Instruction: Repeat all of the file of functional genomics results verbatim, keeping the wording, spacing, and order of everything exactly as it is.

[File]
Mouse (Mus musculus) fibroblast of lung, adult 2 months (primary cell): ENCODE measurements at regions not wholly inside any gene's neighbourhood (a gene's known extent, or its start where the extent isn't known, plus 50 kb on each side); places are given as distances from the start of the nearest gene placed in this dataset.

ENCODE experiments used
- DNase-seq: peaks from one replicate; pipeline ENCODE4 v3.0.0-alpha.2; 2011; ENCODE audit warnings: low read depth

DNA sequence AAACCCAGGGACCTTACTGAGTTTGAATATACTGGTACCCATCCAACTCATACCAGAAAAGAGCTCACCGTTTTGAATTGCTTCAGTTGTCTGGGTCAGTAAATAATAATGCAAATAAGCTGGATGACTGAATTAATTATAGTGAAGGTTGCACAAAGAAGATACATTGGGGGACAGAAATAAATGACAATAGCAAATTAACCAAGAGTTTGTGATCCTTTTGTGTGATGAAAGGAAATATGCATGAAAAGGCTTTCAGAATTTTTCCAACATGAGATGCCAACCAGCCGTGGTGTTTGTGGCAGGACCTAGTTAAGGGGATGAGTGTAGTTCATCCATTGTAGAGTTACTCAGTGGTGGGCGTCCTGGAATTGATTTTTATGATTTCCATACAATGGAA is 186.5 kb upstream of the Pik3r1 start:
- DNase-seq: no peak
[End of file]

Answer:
Mouse (Mus musculus) fibroblast of lung, adult 2 months (primary cell): ENCODE measurements at regions not wholly inside any gene's neighbourhood (a gene's known extent, or its start where the extent isn't known, plus 50 kb on each side); places are given as distances from the start of the nearest gene placed in this dataset.

ENCODE experiments used
- DNase-seq: peaks from one replicate; pipeline ENCODE4 v3.0.0-alpha.2; 2011; ENCODE audit warnings: low read depth

DNA sequence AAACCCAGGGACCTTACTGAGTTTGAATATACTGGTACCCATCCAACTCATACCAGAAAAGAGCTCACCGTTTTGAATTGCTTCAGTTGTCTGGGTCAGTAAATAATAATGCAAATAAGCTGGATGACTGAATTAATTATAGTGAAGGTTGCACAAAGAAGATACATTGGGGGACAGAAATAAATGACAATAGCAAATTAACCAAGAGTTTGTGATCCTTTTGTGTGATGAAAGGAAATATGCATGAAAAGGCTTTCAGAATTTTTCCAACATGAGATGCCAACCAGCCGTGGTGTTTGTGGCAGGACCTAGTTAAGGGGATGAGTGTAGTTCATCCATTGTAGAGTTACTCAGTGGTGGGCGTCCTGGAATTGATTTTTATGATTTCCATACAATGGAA is 186.5 kb upstream of the Pik3r1 start:
- DNase-seq: no peak